(Mikhail Gorbachev & Ronald Reagan signing INF treaty, Washington, December 8, 1987)
President Donald Trump’s confirmation that the US is terminating the Intermediate-Range Nuclear Forces treaty (INF) with Russia will be regarded as a defining moment in international security. The INF, which was signed by then US President Ronald Reagan and Soviet leader Mikhail Gorbachev in Washington in December 1987, has been a flagship of the disarmament process leading to the elimination of around 2700 short and medium range ballistic missiles and preventing a US-Russia nuclear standoff in Europe.
A first-rate crisis is appearing in nuclear arms limitations and reduction processes. Now, let it be clarified this is not a temper tantrum by Trump by stems from the US policy to place accent on developing new nuclear weapons and aiming at securing a strategic dominance in the global arena. It was during the Obama administration, in 2014, that the US first alleged that Russia violated the INF treaty, but despite persistent requests from Moscow to provide substantiation of the allegation or at least to discuss the discord, Washington failed to respond.
The US has vaguely pointed finger at the index of a Russian missile research project, but Moscow has refuted it pointing out that the US can easily see on its satellite images during field tests that these charges are totally unfounded and not substantiated by either the technical characteristics of the launcher that allegedly is at variance with the INF Treaty or in-flight telemetry data.
The plain truth is that it no longer suits the US to be constrained by the INF treaty in the emerging New Cold War conditions where it has bracketed Russia and China as “revisionist power” whom it must counter. In fact, contrary to the INF Treaty, Washington has already deployed launchers at the US antimissile base in Romania and Poland, whose specifications enable them to launch not only interceptor missiles but also strike missiles like Tomahawks.
One urgent compulsion for the US today is that the need arises for it in the downstream of the 2017 decision by Japanese government to buy two Aegis Ashore systems, as the deployment of the system in Japan will be a violation of the INF obligations – although the deployment will be in Asia-Pacific.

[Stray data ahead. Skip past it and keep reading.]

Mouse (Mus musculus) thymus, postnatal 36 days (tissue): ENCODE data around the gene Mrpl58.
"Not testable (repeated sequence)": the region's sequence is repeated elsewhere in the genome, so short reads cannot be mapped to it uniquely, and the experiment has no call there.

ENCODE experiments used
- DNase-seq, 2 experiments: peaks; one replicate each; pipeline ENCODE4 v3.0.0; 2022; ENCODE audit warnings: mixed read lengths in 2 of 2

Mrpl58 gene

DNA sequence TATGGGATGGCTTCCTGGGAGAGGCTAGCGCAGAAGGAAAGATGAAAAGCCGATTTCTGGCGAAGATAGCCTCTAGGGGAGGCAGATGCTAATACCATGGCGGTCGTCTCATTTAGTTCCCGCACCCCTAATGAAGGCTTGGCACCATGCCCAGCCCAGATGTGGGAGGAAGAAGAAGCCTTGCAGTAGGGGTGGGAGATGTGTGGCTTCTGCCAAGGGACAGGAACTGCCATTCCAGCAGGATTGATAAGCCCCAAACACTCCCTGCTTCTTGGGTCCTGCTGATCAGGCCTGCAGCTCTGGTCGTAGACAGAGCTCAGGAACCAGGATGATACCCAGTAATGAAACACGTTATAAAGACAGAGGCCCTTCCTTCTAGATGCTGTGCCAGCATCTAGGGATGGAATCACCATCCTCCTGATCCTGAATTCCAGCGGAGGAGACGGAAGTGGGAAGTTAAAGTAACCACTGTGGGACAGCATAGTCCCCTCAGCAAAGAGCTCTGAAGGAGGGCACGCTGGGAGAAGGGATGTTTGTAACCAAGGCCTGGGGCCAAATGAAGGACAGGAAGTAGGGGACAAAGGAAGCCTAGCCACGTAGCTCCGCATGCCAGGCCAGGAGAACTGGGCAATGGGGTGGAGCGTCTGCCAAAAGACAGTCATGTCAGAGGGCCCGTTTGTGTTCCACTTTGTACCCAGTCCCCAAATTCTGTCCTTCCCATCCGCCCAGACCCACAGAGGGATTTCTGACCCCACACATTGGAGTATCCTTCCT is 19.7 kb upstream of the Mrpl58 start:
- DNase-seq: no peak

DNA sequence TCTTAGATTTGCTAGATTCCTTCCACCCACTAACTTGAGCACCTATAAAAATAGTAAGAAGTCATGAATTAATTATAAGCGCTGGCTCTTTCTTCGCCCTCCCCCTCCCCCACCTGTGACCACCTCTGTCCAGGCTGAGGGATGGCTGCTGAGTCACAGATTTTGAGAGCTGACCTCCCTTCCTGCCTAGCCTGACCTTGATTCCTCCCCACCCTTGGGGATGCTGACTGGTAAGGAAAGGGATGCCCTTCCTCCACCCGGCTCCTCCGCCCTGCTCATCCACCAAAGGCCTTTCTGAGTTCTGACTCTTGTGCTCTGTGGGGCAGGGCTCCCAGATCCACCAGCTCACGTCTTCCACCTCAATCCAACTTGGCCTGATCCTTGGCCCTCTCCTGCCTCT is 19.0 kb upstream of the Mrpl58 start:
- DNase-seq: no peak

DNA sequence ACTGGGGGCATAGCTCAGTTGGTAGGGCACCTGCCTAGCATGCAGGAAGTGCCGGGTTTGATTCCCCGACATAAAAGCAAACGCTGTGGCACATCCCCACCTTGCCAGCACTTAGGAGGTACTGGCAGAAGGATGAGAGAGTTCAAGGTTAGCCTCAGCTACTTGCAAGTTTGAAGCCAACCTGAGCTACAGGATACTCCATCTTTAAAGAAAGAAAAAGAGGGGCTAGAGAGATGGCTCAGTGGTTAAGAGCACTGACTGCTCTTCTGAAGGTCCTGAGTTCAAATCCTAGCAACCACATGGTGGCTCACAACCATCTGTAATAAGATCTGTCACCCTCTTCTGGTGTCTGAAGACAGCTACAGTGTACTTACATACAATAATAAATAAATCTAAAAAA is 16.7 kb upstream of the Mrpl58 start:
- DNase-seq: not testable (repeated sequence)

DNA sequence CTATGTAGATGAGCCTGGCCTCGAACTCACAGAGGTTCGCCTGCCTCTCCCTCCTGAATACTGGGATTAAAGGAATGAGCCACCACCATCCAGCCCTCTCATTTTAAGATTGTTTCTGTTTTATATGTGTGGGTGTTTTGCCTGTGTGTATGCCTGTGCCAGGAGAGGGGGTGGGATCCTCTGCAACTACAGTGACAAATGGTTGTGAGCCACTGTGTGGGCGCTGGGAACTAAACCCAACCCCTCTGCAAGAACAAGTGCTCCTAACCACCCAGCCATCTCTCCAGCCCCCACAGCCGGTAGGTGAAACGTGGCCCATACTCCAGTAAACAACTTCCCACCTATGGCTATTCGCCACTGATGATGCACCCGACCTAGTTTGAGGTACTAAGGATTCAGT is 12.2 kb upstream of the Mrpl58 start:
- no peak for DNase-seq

Fundamentally, the US objective is nothing else than attaining nuclear superiority, which has been an elusive dream through the Cold War era. In the present context, Russian conventional forces are not a match for the US’ capability but nuclear deterrence gives Russia the status of a great power and enables it to maintain global strategic balance. Equally, China’s growing nuclear capabilities are an added factor in the American calculus. Simply put, the jettisoning of the INF will free the hands of the US to develop new weapon systems and to make large-scale deployments along the borders of Russia and China to contain them.
Russia has military-technical capabilities to respond to the challenge posed by US walking out of IMF Treaty. The hypersonic missile that it has developed is an example. Besides, Russia can also respond by deploying intermediate- and short-range missiles at its borders. To be sure, all this will directly affect European security and it may even create, hopefully, a convergence of interests between Russia and European countries to preserve the INF. But the US may circumvent such a possibility by wearing down the European opposition by moving the discussion onto the multilateral NATO format.
Most importantly, the US pullout from INF treaty may bring the roof down on the New START treaty of 2010 and the Nuclear Non-Proliferation Treaty (NPT). In fact, the likelihood is high that the New START treaty may not be renewed by 2021, as is required, or that the NPT can survive. All in all, what is on cards is the frightening scenario of a seamless, uncontrollable nuclear race – and the growing likelihood of a nuclear conflict.
Without doubt, the stakes are very high for India. The impact of the US decision on INF on the Asia-Pacific security would vitally affect Indian interests, especially in the context of the US-China rivalry where Japan (with which India has striven to forge a strong relationship) also happens to be a crucial participant. The US and Japanese pressure on India will increase to be ‘on the right side of history’ – that is, by becoming part of the US-led alliance system against China. Japan and Australia are figuring as the US’ main partners in the Indo-Pacific.
On the contrary, China will deepen its military cooperation with Russia and the two countries may be edging toward an alliance. (See my blog Military cooperation is the highlight and pillar of China-Russia strategic cooperation.) Ironically, the US will be achieving what it all along wanted, namely, injecting ‘bloc mentality’ among the countries of the Indo-Pacific, which would help consolidate its long-term presence in the region. All this means that unlike in the Cold War era, Asia is inexorably turning into the principal theatre of big-power rivalries.